ABANDONING plans to ban cheap booze would be bad for ‘pubs, brewers and society’, Burton’s MP has claimed.
Andrew Griffiths, who chairs the parliamentary beer group, spoke after reports that the Government had shelved plans to introduce a minimum price of 45p per unit of alcohol sold.
Prime Minister David Cameron was in favour of the move, but he has reportedly come under pressure from senior members of his cabinet who claimed a minimum price would breach European competition laws and penalise responsible drinkers.
Mr Griffiths said: “I would be hugely disappointed if the Government abandoned its plans for minimum pricing because I think it would be bad for pubs, brewers and society.”
Mr Griffiths accused supermarkets of undermining pubs and breweries by selling alcohol at below-cost prices — a practice with ‘horrific consequences’ because it has driven business away from pubs and encouraged binge-drinking in the home.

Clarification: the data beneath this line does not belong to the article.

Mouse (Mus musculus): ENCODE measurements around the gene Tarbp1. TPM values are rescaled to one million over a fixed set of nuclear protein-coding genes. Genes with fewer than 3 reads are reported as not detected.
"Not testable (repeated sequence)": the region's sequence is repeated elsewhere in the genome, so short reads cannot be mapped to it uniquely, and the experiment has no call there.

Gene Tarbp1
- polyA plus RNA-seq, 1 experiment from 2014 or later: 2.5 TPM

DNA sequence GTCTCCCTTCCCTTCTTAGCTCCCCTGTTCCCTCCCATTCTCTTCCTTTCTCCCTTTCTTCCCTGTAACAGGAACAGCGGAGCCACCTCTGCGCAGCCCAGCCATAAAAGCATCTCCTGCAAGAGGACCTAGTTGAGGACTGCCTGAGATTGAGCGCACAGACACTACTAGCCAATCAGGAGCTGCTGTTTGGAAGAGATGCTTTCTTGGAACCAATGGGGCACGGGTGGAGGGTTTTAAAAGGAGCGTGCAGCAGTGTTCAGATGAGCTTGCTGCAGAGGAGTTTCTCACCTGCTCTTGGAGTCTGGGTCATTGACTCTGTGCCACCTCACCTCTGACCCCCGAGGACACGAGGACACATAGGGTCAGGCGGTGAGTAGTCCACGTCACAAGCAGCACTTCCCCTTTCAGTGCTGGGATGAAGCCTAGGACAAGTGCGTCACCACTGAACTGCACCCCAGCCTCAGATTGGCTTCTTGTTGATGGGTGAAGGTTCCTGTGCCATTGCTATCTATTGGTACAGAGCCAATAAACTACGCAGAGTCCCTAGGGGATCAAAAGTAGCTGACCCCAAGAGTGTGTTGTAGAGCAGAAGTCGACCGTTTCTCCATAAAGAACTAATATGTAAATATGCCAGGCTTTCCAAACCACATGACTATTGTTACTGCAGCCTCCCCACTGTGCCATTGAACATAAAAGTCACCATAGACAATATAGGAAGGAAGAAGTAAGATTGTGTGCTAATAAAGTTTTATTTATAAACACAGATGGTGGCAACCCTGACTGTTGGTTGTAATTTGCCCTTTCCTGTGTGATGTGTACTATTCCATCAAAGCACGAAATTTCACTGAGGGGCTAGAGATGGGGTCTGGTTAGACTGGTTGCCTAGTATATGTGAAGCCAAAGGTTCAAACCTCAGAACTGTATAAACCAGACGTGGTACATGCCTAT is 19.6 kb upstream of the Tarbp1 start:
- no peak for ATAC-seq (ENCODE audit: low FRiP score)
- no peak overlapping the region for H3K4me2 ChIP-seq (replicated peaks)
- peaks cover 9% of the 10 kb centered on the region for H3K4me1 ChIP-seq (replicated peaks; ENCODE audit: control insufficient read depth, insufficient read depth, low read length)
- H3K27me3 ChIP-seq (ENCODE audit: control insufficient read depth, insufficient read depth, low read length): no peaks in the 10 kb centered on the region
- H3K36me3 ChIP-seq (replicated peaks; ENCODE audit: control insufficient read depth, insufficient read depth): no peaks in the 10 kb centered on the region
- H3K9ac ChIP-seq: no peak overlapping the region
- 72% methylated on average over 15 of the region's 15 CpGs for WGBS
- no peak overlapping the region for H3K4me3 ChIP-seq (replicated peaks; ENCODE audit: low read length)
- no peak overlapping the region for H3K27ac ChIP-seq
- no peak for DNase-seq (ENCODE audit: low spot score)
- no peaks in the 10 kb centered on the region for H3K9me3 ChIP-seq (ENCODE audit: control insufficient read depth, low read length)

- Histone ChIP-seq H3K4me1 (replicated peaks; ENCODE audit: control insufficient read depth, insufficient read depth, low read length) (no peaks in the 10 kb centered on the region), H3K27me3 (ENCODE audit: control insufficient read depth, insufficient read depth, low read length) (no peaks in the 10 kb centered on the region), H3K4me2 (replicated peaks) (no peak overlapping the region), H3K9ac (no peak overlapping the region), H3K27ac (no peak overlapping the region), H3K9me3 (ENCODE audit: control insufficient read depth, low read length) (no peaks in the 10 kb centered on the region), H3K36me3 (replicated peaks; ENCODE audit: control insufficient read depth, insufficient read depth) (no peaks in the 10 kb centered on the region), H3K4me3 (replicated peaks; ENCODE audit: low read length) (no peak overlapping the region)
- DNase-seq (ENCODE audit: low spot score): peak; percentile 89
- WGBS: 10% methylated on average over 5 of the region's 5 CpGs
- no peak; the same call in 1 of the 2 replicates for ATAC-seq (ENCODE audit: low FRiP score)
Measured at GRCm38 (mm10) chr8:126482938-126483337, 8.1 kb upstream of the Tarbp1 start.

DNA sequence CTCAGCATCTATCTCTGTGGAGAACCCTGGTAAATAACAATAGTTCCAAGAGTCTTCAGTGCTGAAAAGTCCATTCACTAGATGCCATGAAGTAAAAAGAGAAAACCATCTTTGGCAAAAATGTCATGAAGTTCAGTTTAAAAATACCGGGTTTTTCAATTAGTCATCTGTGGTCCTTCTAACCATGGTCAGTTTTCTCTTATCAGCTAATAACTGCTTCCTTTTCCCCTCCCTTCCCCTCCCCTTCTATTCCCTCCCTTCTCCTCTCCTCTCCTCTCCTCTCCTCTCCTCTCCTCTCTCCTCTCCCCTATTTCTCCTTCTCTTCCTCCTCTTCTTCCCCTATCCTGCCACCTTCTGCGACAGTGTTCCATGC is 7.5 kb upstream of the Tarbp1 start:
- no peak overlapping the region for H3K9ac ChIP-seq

Mr Griffiths said: “Minimum pricing would stop supermarket promotions which see strong cider sold for less than water or Coca Cola.”
Medical groups have backed minimum alcohol pricing on public health grounds, but legal challenges were brought when the Scottish government attempted to introduce a 50p-per-unit cap last year. The Home Office says it is currently considering the results of a recent 10-week consultation on the issue held last year.
“We must ultimately choose what is right for British society,” Mr Griffiths added.
Critics of minimum pricing argue it will hit shoppers in the pocket at a time when the cost of living is rising while doing little to tackle binge-drinking.